ID 1603

Parliament of Tasmania Legislative Council annual periodic election and by-elections

Election of 3 May 2014


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Election for the Legislative Council
Tasmania
Date of election
2014
Type of Legislative Council election
Periodic elections, 3 May 2014
Previous Assembly election

Government support in Legislative Council at and after election

Government majority in Legislative Council at date of periodic election
No
Government majority in new Legislative Council
No

Composition of the Legislative Council and seats to be filled at this election

Total number of seats in the Legislative Council
15
If the Legislative Council has staggered terms, the number of seats to be filled at this election
2
Casual vacancies (by-elections) and additional seats to be filled at this election (see notes)
Not applicable
Total seats to be filled at this election
2

Enrolment and voting

Total number of voters on the roll
50,323
Number of uncontested seats
0
If uncontested seats, number of voters on the roll in uncontested seats
Not applicable
Number of voters on the roll in contested seats
50,323
Total number of candidates
9
Total ballots cast (may differ from number of votes in multiple voting systems)
41,897
Turnout (rate of voting in contested seats)
83.26%
Total valid votes
40,257
Rate of informal (invalid) voting
3.91%
Informal (invalid) ballots in multiple voting system
Not applicable
Electoral system
Adult franchise (from 1968) at 18 years (from 1973); single member electoral districts; preferential voting (the alternative vote) with optional preferences after the third preference, and rotation of candidates' names on the ballot; staggered fixed six year terms; annual periodic elections; compulsory voting (see notes)


Tasmania, Legislative Council votes and seats won, and seats held

Display Chart

Elections held in 2014
Criteria for the inclusion of parties in this table are set out in the Glossary under 'listed party'

* to view table drag left or right.
Party Name Candidates n First preference vote n First preference vote share % Change from previous election % Seats won by party n Seats won by party % Seats held by party n Seats held by party %
Independents  27,069  67.24  +13.16  100.00  12  80.00 
Liberal Party  13,188  32.76  -0.67    13.33 
Australian Labor Party      6.67 
Totals 40,257  100.00    100.00  15  100.00 


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* Party did not contest previous election or did not meet criteria for listing, or contested previous election under a different party name.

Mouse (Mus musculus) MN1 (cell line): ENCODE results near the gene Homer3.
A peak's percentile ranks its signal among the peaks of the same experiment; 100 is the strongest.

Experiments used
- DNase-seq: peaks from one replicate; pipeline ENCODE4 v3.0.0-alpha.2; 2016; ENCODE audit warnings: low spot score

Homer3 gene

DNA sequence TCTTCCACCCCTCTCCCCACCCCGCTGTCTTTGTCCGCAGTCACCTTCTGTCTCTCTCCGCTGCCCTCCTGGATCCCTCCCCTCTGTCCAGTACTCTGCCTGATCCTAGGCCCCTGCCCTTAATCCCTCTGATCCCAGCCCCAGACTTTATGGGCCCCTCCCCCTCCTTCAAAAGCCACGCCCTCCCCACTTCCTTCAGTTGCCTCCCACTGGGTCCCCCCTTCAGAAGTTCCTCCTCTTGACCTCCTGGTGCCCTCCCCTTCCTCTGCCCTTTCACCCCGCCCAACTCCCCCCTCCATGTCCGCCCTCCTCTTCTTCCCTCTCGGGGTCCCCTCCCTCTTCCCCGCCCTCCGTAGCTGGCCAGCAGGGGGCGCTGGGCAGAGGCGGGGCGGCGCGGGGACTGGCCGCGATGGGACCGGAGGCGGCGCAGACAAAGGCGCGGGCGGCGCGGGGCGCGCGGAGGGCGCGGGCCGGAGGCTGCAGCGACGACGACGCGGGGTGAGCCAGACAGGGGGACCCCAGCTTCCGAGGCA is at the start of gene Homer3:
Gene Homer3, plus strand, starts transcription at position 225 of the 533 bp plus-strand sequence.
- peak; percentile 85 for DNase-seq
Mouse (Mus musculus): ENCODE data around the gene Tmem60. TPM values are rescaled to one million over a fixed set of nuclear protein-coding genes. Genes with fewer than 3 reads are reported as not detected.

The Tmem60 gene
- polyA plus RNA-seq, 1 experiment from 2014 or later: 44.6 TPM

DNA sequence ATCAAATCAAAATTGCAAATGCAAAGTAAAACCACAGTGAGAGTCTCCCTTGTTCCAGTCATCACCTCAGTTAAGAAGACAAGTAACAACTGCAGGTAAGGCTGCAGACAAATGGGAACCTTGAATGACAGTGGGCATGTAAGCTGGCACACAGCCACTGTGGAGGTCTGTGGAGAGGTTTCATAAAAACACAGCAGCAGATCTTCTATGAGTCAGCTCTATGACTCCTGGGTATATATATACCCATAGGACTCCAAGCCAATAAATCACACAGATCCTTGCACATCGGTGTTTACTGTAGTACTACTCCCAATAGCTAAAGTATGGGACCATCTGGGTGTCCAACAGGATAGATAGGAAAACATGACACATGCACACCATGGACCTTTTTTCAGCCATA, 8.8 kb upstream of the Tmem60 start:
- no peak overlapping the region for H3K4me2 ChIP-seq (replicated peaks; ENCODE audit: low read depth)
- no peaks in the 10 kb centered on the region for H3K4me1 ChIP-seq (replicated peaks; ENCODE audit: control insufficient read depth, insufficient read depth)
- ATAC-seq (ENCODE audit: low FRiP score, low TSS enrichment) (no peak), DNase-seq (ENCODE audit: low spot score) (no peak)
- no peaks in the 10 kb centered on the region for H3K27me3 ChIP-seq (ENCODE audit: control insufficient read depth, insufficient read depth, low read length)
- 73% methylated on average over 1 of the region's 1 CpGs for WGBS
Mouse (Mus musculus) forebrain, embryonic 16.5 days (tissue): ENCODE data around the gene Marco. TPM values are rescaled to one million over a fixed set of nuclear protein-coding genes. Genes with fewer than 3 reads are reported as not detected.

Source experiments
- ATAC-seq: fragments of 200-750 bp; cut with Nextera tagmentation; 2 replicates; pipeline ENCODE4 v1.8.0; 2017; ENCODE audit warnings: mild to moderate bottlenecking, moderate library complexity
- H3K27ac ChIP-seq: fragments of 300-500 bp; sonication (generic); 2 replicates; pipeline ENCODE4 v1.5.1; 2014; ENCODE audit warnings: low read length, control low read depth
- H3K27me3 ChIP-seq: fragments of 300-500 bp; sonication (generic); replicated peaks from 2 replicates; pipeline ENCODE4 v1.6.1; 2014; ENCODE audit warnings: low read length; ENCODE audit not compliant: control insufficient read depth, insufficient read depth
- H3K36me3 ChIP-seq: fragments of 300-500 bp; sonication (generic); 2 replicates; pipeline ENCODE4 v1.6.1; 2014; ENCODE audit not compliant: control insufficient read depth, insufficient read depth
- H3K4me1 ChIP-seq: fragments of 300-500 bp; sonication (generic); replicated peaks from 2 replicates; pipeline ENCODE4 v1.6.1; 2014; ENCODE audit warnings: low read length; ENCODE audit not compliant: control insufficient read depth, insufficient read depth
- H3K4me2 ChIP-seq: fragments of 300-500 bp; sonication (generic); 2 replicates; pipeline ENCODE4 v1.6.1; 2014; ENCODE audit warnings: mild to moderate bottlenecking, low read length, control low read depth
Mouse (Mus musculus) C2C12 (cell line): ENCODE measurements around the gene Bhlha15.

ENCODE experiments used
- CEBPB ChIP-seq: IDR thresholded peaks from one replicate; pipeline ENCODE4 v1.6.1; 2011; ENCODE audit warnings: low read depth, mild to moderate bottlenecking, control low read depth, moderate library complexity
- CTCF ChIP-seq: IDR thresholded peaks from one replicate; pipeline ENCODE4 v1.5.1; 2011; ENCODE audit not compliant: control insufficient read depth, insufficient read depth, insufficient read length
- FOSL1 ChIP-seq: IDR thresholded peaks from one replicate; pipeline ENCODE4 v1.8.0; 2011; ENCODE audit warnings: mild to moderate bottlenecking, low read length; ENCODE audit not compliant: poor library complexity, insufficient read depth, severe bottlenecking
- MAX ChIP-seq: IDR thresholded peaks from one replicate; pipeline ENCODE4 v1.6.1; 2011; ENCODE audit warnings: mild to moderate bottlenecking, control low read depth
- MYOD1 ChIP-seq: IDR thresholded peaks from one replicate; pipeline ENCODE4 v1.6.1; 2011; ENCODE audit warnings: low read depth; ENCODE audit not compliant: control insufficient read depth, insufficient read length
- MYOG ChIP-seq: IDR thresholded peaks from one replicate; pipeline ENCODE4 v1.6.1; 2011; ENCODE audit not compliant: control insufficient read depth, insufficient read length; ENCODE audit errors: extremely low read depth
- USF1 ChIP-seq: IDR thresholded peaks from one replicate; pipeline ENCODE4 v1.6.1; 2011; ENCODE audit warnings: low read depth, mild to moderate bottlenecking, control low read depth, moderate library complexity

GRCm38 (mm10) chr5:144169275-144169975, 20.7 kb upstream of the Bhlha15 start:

Notes

History of the Legislative Council: For information and references on the early history of the Legislative Council, see the note for the 1856 Legislative Council election.

Membership of the Legislative Council: Under the Parliamentary Reform Act 1998, the number of members in the Legislative Council was reduced from 19 to 15 with effect from 1999, but six year terms and annual periodic elections were retained (see 'Members' terms', below); for details and transitional arrangements, see the notes to the 1999 Legislative Council election. For details of the previous arrangements which had operated from 1947 to 1998, see the notes for the 1947 Legislative Council election. After the 1999 redistribution, only three electoral districts retained the names of districts which existed before the 1995 redistribution (Derwent, Huon, and Mersey). The seat of Paterson, first contested at the 2000 Legislative Council elections, reverted to the district's previous name of Launceston for the 2011 elections. Other name changes were made after the electoral boundaries redistribution of 2007-08.

Franchise: The Constitution Act of 1968 '...abolished all property restrictions on Council electors, making the franchise the same as for the Assembly', Scott Bennett and Barbara Bennett, Tasmanian Electoral Handbook, 1851-1982, p. 17 (Kensington, NSW: Reference Section of History Project Incorporated, University of New South Wales, 1983). The franchise was further widened from 1973 when the minimum age for voting and standing as a candidate for the Legislative Council was reduced to 18 years. The restrictive property qualification for the Legislative Council had been progressively relaxed since 1856 (see notes to previous elections) so that, by 1954 there was a long list of eligible voters which ensured that most Tasmanians could vote at Legislative Council Elections; see section 28 of the Constitution Act 1934, as amended to 1959, in the consolidated Tasmanian Statutes 1826-1959, (Hobart, Government Printer, 1959). For the slow enfranchisement of women for the Legislative Council, see the notes to Legislative Council elections before 1968. Women gained the vote for the Tasmanian House of Assembly in 1903.